Cutting Edge > Courses > Introductory Courses > Activities > Ozone Pollution

Near-Ground Level Ozone Pollution

Omowumi Alabi
,
University of Missouri-Kansas City
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This page first made public: May 15, 2008

Summary

This lab exercise is designed to provide a basic understanding of a real-world scientific investigation. Students are introduced to the concept of tropospheric ozone as an air pollutant due to human activities. Students will learn how to use, analyze, and visualize data to investigate this air pollution problem, and communicate the analysis to others in a standard scientific format.

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Context

Audience

This is an introductory (undergraduate) environmental science course for major and non-majors.

Skills and concepts that students must have mastered

Students should be familiar with the structure of Earth's atmosphere, and the average vertical distribution of ozone i.e. the location of 'good' and 'bad' ozone.

How the activity is situated in the course

This activity is part of a sequence of exercises.

Goals

Content/concepts goals for this activity

The goal of this activity is to model, to some degree, how real science is performed in the natural world. Students will use data to investigate the relationship between an air pollution problem (ozone pollution) and any of the following: season, human population, industrialization, geographic location, or health hazard. The result of the investigation will be communicated to others in a mini-journal paper.

Higher order thinking skills goals for this activity


Formulation of hypothesis
Use and analysis of online data

Other skills goals for this activity

Students develop skill on how to write a technical paper

Description of the activity/assignment

In class, students are introduced to atmospheric composition and how this can be altered by human activities. As an example, ozone is introduced as an air pollutant, mostly due to human activities. Computer models are used to illustrate the formation of ozone and demonstrate the factors that affect the concentration of ozone in the troposphere (using the SmogCity2 simulation game). The health hazards of ozone pollution are deliberated on, and the concept of 'ozone alert day' introduced. As class example, the instructor obtains data from http://airnow.gov/ to investigate the relationship between ozone pollution in Kansas City and the season. The result of the investigation is reported in a sample mini-journal paper.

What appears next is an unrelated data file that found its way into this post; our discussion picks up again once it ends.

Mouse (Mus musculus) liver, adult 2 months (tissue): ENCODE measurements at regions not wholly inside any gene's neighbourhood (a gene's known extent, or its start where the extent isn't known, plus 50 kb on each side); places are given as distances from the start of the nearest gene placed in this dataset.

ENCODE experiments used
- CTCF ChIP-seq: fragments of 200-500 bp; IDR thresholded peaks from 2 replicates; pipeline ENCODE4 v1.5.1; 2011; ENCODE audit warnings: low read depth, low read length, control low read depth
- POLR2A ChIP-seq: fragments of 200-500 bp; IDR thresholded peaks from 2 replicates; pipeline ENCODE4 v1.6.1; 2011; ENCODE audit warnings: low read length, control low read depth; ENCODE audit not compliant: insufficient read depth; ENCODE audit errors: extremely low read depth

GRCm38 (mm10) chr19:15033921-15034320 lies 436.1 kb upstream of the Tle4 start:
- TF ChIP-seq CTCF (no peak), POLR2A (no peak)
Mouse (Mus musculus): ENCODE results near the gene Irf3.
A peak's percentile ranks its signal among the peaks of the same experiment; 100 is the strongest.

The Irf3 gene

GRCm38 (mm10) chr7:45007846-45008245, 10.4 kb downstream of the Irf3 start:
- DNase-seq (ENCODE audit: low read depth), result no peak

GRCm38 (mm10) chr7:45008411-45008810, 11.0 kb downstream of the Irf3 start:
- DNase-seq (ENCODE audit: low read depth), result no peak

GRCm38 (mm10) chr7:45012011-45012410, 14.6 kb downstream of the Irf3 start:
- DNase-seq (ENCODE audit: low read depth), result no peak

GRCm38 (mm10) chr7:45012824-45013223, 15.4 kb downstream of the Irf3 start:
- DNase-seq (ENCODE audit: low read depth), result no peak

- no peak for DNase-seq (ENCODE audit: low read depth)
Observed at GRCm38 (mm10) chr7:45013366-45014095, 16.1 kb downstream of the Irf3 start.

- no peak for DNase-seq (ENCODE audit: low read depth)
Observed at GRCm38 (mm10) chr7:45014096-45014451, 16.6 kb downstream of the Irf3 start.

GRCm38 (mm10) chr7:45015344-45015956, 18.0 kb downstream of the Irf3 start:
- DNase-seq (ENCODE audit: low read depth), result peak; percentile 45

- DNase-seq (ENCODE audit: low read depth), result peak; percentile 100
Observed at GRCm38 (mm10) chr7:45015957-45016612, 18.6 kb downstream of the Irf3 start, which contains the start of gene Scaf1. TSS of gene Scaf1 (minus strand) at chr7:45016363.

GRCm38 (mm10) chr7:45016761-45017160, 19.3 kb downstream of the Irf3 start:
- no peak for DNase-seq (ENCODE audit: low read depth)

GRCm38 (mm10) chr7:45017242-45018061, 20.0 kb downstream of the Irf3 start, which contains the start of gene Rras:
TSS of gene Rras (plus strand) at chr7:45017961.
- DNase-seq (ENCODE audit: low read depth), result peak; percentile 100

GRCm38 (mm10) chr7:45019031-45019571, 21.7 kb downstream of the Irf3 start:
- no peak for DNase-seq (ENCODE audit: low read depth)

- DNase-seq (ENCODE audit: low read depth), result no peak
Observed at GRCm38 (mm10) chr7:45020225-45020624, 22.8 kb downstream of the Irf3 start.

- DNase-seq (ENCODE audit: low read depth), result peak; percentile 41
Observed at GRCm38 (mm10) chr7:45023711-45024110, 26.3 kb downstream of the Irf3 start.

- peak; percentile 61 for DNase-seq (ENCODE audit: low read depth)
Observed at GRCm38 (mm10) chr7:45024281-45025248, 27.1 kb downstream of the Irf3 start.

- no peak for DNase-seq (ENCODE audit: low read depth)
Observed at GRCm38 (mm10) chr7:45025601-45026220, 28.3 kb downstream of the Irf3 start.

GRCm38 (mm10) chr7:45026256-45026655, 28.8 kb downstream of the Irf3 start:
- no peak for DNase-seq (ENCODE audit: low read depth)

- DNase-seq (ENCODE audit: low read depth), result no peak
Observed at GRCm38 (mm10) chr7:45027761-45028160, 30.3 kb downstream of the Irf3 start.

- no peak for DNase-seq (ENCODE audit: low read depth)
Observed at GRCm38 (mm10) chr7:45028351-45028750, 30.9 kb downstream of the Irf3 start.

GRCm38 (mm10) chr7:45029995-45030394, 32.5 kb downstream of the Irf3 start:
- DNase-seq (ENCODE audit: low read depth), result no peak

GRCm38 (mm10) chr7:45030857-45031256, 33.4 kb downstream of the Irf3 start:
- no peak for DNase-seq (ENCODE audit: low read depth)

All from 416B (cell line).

The students' assignment is to select a city of choice in the United States, and use data to investigate the relationship between ozone pollution and any of the following: season, human population industrialization, city location, or asthma. This activity gives students practice in using data to investigate an air pollution problem and communicate their result to others in a standard format. Each student will report the result of their investigation in a mini-journal paper, with a relevant title, and the following sub-sections: an abstract, introduction, methods, results, discussion and references. Guided by a grading rubric, this activity helps student to learn how to a write technical paper.

Determining whether students have met the goals

Students will report their investigation in a mini-journal paper, with a relevant title, and the following sub-sections: an abstract, introduction, methods, results, discussion and references. In addition, students' understanding of the basic scientific principles will be assessed through quizzes. Students will perform with a minimum of 80% accuracy.

More information about assessment tools and techniques.

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Other Materials

Supporting references/URLs

EPA page on ground level ozone
Smog City2 an interactive air pollution simulator
AirNow.gov air quality home page
AirNow Ozone page

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